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Functional dissection of neural circuits through coupling between experimental and theoretical approaches

開催日 2014/9/12
時間 9:00 - 11:00
会場 Room F(302)
Chairperson(s) 石井 信 / Shin Ishii (京都大学大学院情報学研究科 システム科学専攻 / Department of Systems Science, Graduate School of Informatics, Kyoto University, Japan)
能瀬 聡直 / Akinao Nose (東京大学大学院新領域創成科学研究科複雑理工学専攻 / Department of Complexity Science and Engineering, Graduate School of Frontier Sciences, The University of Tokyo, Japan)

Exploring the mechanisms of value learning from the architecture of the cortico-basal ganglia circuits

  • S2-F-1-4
  • 森田 賢治 / Kenji Morita:1 
  • 1:東京大院・教育・身体教育学 / Physical & Health Educ, Grad Sch of Educ, Univ of Tokyo, Tokyo, Japan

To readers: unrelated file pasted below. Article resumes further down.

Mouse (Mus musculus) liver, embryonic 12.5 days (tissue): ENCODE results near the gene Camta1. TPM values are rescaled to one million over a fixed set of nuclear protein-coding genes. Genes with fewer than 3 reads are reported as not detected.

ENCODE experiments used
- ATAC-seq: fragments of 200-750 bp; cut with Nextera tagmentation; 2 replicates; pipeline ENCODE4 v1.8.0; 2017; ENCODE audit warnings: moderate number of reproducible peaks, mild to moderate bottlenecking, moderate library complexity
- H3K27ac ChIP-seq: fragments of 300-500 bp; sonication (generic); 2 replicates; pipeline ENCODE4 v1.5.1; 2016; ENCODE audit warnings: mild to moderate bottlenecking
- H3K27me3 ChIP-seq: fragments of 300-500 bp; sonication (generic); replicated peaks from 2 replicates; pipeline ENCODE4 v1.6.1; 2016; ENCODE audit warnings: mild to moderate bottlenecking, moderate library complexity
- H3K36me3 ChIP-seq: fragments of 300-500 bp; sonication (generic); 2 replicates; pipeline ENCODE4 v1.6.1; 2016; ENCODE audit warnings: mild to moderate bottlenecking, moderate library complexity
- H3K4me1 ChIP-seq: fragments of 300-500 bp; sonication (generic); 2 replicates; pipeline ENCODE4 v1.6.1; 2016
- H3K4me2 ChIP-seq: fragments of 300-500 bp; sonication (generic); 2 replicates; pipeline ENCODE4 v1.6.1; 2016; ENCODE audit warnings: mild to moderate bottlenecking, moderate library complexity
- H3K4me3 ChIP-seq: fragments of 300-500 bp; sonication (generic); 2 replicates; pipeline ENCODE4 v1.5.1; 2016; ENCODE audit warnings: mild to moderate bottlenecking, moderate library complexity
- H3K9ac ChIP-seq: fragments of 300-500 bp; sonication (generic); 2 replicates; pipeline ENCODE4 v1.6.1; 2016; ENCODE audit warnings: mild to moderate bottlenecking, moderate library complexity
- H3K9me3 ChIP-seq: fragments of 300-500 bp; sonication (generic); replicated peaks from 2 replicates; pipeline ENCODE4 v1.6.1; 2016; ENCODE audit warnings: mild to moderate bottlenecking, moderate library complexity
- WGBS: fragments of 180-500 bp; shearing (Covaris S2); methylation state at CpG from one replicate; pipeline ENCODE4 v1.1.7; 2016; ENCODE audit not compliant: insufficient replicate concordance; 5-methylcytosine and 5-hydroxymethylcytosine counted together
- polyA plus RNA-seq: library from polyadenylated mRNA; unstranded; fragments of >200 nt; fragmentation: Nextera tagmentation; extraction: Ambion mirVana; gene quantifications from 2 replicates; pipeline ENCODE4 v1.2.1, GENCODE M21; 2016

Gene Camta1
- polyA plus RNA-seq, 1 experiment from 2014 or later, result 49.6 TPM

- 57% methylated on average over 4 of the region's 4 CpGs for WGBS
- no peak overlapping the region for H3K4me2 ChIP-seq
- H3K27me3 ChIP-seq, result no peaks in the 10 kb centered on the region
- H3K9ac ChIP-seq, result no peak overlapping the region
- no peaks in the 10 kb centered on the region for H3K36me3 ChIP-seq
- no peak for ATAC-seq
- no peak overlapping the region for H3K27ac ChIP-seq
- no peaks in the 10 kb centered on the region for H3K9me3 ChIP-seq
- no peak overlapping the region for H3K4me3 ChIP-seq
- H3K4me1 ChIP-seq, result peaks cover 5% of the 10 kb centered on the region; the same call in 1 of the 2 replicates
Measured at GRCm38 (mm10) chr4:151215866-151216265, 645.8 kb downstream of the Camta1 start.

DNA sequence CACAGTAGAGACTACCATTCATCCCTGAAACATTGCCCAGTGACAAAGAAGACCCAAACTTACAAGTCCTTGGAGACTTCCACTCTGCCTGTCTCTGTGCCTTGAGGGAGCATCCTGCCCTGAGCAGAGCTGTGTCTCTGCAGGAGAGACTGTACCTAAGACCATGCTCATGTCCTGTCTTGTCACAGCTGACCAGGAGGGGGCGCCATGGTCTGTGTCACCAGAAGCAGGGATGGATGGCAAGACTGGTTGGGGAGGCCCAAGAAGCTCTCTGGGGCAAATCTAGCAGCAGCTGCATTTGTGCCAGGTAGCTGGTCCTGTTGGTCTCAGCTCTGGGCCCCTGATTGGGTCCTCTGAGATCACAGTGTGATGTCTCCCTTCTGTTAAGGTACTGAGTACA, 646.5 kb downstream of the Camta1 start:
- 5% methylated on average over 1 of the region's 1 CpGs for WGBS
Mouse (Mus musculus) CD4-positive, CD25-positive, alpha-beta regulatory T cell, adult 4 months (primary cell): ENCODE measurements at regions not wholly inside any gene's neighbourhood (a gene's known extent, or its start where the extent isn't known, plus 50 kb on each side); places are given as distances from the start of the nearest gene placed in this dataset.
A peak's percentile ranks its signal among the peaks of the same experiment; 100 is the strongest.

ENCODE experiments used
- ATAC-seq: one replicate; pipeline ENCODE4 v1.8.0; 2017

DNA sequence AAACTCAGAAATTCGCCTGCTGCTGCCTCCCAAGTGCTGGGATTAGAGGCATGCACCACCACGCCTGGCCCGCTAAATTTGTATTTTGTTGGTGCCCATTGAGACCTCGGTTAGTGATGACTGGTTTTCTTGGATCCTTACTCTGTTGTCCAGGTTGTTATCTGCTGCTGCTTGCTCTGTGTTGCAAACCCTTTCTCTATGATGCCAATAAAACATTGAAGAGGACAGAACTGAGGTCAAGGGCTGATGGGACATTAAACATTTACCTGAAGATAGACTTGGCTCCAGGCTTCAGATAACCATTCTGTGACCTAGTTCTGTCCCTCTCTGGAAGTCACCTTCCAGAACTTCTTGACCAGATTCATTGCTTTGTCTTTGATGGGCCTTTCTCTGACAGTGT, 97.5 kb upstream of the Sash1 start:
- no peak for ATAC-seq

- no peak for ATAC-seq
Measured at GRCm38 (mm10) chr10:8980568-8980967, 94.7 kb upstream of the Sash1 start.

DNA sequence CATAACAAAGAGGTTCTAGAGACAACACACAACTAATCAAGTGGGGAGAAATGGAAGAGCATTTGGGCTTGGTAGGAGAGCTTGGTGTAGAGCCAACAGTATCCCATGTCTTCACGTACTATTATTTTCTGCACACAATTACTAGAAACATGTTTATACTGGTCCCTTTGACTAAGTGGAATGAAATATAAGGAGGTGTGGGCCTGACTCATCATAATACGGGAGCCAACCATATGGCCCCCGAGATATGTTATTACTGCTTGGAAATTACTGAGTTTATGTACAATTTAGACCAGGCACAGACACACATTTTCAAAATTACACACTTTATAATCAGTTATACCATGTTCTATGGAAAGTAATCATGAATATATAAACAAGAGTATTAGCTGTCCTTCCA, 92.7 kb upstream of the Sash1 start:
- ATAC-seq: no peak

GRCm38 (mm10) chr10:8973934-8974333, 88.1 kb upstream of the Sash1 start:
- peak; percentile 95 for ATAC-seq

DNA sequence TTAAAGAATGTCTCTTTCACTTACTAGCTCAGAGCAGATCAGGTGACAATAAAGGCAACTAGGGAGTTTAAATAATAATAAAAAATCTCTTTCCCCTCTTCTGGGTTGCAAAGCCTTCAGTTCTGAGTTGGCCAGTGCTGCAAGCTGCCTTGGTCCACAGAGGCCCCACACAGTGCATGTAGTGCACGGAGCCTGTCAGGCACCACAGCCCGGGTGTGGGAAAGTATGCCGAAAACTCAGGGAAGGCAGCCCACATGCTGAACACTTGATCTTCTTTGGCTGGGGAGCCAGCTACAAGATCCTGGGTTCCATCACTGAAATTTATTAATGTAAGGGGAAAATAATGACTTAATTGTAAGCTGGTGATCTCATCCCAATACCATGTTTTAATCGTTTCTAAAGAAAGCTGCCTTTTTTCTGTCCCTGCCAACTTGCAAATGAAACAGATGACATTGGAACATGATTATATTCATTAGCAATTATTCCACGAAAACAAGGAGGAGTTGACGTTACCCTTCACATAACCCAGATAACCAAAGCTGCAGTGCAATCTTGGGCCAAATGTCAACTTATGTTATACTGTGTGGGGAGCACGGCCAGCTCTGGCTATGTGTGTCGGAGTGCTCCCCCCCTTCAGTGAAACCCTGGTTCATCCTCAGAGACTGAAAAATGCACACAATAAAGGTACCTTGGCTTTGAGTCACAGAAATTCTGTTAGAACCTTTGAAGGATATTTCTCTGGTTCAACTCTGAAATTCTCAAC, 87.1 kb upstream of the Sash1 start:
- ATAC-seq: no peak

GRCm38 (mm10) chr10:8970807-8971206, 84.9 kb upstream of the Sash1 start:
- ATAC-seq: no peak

Humans and animals learn the value of stimuli and actions through experience to make advantageous decisions. The cortico-basal ganglia circuits are thought to be centrally involved in such processes, with the key finding that the activity of midbrain dopamine (DA) neurons appears to represent the temporal-difference (TD) reward prediction error (RPE), the difference between reward obtained or expected to be obtained and reward that had been expected to be obtained. How DA neurons compute TD-RPE remains elusive, and we have proposed a possible mechanism for it (Morita et al., 2012, Trends Neurosci; 2013, J Neurosci) named the cortico-striatal TD hypothesis: (1) two subtypes of corticostriatal neurons represent 'current state/action' and 'previous state/action' by virtue of intracortical circuit architecture; (2) 'values' of those states/actions are computed by two subtypes of striatal projection neurons due to anatomically suggested preferential activation of them by the two corticostriatal neuron subtypes; and (3) the difference of those values, which is the core of TD-RPE, is computed in DA neurons through presumable net positive and negative impacts from the two striatal neuron subtypes. To our pleasure, this hypothesis has been recognized in the community (e.g., Shepherd, 2013, Nat Rev Neurosci). However, a recent optogenetic study (Kress et al., 2013, Nat Neurosci) has reported results that challenge the validity of one of its major assumptions. Specifically, the optogenetic study did not find evidence for the biased activation of the different striatal cell types by the different cortical cell types that we assumed based on the anatomical suggestions; even partially opposite bias was instead observed. Nonetheless, subsequent computational work (Morita, in press, J Neurophysiol) suggests, through fitting of past physiological results by a model constrained by the optogenetic results, that our assumption could still be valid for repetitive inputs, rather than for brief inputs examined in the optogenetic study, by virtue of anatomical connection biases and synapse type-dependent short-term plasticity. In this talk, I will introduce the works mentioned above, and discuss future directions.

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